He was a true-blue Dub, born Arthur Wesley in 1769. He probably never said that the ‘Battle of Waterloo was won on the playing fields of Eton’. This is because he hated his former school with a passion and, when he was a pupil there, in the 1780s, Eton didn’t have any playing fields. But he did give his name to that piece of apparel we refer to affectionately as ‘wellies’. He would probably not have approved. And there is still controversy, if you can be said to stir up a good row concerning a hunk of meat, over whether or not the dish ‘Beef Wellington’ is called after him.
Today we know him as Arthur Wellesley, much grander than plain old Wesley, and the Duke of Wellington, much grander still. He was born on Merrion Street in Dublin, though the family home was in Dangan Castle, near Trim, in Co. Meath. Something else he never said—we’ll get around to what he did say a bit later—was that alleged disparaging statement about his Irishness—‘just because you are born in a stable doesn’t make you a horse’. This was actually an invention of that great Irish patriot and rogue, Daniel O’Connell. Though the Daily Telegraph was still ascribing it to the Iron Duke as recently as 2015. Well, they would, wouldn’t they.
He was educated at Whyte’s Academy in Dublin before transferring to the misery of Eton. This means that he went to the same school as Robert Emmet, though the two would not have been contemporaries. Neither, had they gone to school together, would they have seen eye to eye.
He was, according to his mother, an idle youth and she constantly worried about what he was going to do with his life. Eventually he went into the army and became an aide de campto two Lords Lieutenant in Dublin. His duties seem to have mostly involved some serious partying, which suited young Arthur perfectly. Think Dudley Moore’s Arthurin the film of the same name. His dissolute life included incurring a fine for ‘beating a Frenchman in a Dublin bawdy house’. You’d have to think that was an earnest of things to come.
Not only was he a Dubliner himself, he also married one, though Catherine Pakenham came from a family more associated with the Irish midlands, she was daughter of the Second Baron of Longford, Edward Pakenham. Longford didn’t much like young Wellesley at first and sent him off with a flea in his ear. Only when Arthur began to take his military career seriously was he allowed to swoop and carry off Catherine.
Some clichés about the Duke do appear to be true. He favoured dark clothing on the battlefield so as to make himself a more difficult target. He retired undefeated at the age of forty-six, never having lost a battle, although this can be ascribed to his tendency to withdraw his forces if things looked bleak. He always wore his hair short and did not favour wigs, contrary to the fashions of the early 19thcentury. His emphasis on the study of military strategy and his insistence on a more scientific approach to war, emanated from his contempt for British army tactics in one of his earliest campaigns, in Flanders in 1794.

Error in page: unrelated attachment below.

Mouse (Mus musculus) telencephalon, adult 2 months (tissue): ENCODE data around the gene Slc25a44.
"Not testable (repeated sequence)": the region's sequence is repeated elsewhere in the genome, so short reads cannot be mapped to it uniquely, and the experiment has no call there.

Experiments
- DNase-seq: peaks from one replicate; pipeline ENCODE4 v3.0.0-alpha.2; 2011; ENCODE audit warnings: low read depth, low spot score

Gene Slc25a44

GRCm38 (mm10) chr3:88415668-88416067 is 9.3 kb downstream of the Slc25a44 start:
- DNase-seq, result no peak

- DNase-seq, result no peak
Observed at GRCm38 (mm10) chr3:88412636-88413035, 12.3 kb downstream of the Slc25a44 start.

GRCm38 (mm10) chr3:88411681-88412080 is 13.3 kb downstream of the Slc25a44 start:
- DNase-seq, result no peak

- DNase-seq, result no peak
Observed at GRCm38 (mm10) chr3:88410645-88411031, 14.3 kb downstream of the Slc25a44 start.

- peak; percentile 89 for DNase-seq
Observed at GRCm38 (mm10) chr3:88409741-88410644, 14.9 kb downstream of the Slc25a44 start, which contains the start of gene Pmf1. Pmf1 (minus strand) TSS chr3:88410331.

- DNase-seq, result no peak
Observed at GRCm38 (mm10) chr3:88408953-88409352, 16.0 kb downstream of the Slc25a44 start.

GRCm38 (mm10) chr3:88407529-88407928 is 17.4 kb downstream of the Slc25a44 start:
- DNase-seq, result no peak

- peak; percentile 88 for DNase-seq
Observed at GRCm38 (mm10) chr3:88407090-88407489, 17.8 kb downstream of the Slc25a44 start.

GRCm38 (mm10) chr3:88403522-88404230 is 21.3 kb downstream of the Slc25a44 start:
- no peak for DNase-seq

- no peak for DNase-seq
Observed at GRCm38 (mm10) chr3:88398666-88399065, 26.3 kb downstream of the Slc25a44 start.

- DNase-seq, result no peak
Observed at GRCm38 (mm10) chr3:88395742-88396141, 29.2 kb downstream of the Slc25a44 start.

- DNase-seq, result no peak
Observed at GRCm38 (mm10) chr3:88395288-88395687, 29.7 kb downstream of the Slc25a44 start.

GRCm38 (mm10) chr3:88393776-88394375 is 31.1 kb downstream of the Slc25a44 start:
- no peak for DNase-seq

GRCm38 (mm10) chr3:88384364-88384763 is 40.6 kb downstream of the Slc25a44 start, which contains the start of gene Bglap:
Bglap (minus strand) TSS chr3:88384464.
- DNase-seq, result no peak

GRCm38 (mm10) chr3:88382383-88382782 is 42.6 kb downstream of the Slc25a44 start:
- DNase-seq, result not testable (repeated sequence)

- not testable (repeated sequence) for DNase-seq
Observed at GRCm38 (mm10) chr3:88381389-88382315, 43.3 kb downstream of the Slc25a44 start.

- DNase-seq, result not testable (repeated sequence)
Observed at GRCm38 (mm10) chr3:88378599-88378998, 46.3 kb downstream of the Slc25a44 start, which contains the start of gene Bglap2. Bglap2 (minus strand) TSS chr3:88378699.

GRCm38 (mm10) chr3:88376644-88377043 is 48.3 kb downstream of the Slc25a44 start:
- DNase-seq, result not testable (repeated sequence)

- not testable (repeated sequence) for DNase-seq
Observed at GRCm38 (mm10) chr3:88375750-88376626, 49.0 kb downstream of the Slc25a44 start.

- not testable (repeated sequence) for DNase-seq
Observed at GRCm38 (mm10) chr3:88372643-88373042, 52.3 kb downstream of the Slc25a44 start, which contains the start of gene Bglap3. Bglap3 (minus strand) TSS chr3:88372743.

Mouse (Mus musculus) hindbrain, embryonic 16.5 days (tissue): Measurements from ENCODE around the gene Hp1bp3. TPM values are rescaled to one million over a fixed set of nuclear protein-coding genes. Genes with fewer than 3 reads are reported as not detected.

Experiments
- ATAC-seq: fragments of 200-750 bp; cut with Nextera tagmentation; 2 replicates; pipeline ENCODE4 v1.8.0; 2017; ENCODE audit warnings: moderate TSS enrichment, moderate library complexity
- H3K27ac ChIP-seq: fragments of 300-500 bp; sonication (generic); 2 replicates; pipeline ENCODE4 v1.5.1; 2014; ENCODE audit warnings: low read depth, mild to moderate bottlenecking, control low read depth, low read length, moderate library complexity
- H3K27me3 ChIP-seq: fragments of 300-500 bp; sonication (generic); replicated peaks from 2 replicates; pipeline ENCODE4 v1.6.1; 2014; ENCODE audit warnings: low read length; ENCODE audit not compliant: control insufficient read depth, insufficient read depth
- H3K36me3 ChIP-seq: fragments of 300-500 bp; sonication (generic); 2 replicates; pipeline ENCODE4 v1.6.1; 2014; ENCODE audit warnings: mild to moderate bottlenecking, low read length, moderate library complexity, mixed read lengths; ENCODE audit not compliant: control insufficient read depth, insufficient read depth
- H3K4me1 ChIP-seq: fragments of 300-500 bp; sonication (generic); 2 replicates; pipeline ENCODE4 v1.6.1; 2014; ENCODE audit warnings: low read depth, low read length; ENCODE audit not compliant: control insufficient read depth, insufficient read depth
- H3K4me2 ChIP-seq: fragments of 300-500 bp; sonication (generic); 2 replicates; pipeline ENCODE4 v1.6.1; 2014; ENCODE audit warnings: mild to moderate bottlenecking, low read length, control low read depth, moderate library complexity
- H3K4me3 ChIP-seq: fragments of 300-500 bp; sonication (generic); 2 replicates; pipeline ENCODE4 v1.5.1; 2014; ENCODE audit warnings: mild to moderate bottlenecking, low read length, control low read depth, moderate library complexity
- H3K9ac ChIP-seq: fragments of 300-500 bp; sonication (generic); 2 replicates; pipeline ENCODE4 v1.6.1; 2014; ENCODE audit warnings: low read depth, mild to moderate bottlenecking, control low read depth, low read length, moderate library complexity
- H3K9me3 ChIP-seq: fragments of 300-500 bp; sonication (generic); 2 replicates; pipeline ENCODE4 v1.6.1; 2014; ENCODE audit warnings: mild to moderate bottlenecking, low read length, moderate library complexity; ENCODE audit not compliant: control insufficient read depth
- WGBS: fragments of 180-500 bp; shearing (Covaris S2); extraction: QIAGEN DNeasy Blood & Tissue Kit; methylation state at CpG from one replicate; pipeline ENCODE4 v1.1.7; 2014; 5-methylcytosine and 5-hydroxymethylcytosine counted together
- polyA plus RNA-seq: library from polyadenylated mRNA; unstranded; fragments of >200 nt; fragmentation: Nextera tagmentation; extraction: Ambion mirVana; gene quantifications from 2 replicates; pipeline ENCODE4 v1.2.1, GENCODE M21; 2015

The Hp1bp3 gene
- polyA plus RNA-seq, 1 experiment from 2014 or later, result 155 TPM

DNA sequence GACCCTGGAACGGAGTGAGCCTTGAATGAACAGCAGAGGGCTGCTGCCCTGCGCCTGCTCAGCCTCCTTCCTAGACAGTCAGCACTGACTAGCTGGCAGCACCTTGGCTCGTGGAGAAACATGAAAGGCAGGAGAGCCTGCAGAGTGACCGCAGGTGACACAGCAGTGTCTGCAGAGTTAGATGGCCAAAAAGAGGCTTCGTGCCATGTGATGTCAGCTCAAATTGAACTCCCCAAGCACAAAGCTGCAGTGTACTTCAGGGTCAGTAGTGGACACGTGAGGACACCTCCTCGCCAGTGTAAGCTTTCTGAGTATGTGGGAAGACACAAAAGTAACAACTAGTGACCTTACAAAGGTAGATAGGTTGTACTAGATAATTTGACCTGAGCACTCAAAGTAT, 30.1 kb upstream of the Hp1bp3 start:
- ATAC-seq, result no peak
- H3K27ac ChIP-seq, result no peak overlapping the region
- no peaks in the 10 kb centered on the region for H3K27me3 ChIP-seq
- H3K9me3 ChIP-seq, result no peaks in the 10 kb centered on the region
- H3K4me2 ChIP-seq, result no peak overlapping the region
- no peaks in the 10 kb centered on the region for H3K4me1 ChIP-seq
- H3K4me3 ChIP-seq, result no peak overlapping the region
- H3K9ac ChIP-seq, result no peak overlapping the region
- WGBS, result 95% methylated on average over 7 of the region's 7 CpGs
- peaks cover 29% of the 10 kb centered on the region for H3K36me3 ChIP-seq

Were it not for his signature success against a resurgent Napoleon Bonaparte at the Battle of Waterloo, made even more famous in 1974 when Abba won the Eurovision song contest with the song of that name, he would barely be remembered today as an obscure Tory Prime Minister, overshadowed by his contemporary Robert Peel. In fact had he not been the victor of Waterloo it is unlikely that he would ever have risen to the status of Prime Minister.
He did Irish Catholics a great favour in that he was Prime Minister in 1829 when Catholic Emancipation was introduced in the House of Commons. That favour might have been seen in a more positive light had it not been offered so grudgingly. The Duke was utterly opposed to the idea of Roman Catholics in Parliament but was strong armed into it by the successful campaign of Daniel O’Connell, the same one who lied about horses and stables.
By the way, work began on the famous Wellington monument in Phoenix Park in Dublin as early as 1817, two years after he saw off Napoleon, with lots of Prussian help, and an army that was at least one third Irish. The project, however, ran out of funds very quickly and the obelisk wasn’t actually completed until 1861. There are more than ninety public houses named after him in different parts of England, which would make for an interesting pub crawl. There appear to be only two pubs named after him, however, in the country of his birth, both in Dublin.
Arthur Wellesley, Duke of Wellington, conqueror of Napoleon at Waterloo, twice British Prime Minister, and the inspiration behind wellie throwing competitions the world over, died one hundred and sixty six years ago, on this day.